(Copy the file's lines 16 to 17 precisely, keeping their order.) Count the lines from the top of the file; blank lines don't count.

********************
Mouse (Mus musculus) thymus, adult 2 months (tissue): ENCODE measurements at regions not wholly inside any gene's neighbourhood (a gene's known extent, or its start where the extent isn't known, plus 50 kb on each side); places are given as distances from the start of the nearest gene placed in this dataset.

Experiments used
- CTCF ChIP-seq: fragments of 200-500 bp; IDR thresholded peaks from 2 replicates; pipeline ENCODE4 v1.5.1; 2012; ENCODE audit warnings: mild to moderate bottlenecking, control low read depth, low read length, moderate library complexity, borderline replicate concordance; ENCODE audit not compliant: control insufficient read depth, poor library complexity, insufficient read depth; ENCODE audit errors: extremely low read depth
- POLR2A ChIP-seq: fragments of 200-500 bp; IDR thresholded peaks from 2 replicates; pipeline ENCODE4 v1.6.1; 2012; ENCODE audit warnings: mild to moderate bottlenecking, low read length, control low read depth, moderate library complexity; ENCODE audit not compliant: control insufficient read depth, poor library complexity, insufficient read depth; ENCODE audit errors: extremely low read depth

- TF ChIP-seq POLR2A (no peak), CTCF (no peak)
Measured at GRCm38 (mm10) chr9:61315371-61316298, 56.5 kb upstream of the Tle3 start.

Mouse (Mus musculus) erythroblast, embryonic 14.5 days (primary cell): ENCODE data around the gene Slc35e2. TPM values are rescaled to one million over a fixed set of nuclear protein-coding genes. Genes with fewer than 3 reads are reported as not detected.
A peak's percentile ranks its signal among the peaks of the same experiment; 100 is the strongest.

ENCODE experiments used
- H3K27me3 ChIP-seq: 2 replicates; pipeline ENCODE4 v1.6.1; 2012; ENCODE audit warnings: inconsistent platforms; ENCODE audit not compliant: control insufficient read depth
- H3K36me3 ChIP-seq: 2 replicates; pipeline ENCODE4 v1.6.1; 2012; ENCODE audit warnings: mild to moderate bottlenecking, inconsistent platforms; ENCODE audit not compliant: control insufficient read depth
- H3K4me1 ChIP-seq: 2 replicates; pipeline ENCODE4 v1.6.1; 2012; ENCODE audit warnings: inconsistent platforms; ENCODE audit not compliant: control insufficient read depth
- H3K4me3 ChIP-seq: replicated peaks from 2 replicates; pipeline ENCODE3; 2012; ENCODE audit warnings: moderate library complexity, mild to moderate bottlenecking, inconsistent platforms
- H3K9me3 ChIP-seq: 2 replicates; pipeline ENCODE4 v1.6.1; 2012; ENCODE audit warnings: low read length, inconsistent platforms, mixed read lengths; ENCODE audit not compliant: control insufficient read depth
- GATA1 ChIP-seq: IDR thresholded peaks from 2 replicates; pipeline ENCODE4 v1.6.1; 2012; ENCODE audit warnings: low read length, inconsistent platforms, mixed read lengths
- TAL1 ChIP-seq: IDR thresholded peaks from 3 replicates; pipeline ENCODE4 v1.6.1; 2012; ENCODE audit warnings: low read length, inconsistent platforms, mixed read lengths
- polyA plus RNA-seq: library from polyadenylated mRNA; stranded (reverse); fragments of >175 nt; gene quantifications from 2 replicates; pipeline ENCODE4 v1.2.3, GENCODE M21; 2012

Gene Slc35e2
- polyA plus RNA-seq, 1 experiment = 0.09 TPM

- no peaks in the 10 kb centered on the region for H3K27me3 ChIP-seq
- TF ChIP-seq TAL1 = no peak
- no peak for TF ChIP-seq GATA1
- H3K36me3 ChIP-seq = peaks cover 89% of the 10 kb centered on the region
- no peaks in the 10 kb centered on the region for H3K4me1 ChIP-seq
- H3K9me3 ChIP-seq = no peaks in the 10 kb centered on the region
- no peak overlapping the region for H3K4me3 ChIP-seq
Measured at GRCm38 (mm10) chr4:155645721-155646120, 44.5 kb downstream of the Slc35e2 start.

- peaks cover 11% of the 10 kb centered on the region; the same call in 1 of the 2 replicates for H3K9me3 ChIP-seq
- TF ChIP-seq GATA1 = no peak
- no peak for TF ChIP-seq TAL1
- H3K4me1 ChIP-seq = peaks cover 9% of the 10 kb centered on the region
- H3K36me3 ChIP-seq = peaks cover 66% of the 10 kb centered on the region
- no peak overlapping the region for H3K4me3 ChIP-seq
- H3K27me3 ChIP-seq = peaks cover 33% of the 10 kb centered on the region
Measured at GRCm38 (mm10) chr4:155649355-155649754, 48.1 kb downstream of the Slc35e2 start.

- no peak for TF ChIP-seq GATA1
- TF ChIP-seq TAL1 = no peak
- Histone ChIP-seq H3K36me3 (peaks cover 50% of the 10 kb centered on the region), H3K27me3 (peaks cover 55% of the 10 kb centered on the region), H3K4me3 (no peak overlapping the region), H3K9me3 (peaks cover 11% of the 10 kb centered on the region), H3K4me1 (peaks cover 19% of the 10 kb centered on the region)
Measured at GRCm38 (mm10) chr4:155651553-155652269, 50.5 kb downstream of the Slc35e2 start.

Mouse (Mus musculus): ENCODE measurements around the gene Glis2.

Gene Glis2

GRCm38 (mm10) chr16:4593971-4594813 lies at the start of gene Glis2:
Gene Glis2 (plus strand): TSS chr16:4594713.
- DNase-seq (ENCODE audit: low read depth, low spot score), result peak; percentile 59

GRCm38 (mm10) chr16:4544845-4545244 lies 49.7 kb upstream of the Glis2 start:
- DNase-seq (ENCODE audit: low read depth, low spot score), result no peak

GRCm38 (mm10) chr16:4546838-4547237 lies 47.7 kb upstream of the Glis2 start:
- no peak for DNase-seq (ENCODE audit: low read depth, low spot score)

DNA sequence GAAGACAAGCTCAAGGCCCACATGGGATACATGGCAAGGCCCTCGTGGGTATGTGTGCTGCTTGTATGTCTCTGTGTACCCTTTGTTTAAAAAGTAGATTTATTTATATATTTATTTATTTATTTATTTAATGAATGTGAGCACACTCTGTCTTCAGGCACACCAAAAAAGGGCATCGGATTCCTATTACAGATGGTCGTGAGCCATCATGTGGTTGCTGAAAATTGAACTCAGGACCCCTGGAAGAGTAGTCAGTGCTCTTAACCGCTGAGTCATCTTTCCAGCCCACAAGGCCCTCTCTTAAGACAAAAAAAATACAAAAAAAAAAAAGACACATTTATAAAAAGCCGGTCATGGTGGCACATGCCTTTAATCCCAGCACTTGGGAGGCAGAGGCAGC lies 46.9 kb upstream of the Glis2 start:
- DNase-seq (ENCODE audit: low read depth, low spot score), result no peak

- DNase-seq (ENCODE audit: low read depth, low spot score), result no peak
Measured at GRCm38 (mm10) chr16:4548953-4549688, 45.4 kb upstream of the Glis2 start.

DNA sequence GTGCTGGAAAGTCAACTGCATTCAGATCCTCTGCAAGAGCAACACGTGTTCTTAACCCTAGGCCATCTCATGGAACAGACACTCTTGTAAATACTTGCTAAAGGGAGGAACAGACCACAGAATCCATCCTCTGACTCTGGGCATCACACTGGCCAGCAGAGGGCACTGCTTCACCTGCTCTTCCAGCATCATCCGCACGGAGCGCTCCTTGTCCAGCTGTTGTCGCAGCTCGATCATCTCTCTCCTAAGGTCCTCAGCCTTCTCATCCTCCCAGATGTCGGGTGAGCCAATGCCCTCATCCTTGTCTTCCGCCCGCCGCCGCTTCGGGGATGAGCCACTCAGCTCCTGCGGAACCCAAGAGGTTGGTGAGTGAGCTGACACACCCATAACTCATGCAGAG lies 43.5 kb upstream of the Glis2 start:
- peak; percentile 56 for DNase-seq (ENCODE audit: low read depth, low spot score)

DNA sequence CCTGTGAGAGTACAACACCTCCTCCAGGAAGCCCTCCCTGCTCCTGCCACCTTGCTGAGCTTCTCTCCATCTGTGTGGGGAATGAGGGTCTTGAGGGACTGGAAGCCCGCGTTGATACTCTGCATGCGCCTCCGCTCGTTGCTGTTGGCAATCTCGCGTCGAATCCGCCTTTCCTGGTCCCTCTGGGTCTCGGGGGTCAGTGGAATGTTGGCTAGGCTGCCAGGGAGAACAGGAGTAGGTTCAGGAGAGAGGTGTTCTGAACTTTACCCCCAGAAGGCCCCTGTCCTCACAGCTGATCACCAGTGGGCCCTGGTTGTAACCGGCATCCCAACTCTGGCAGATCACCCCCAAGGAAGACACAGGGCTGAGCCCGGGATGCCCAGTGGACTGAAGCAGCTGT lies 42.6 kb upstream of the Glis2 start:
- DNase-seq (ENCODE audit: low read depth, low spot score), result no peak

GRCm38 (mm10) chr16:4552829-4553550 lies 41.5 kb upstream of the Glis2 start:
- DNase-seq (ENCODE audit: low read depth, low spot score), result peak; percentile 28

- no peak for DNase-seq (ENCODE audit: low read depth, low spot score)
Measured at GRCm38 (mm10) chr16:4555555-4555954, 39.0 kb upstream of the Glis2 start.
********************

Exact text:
- TAL1 ChIP-seq: IDR thresholded peaks from 3 replicates; pipeline ENCODE4 v1.6.1; 2012; ENCODE audit warnings: low read length, inconsistent platforms, mixed read lengths
- polyA plus RNA-seq: library from polyadenylated mRNA; stranded (reverse); fragments of >175 nt; gene quantifications from 2 replicates; pipeline ENCODE4 v1.2.3, GENCODE M21; 2012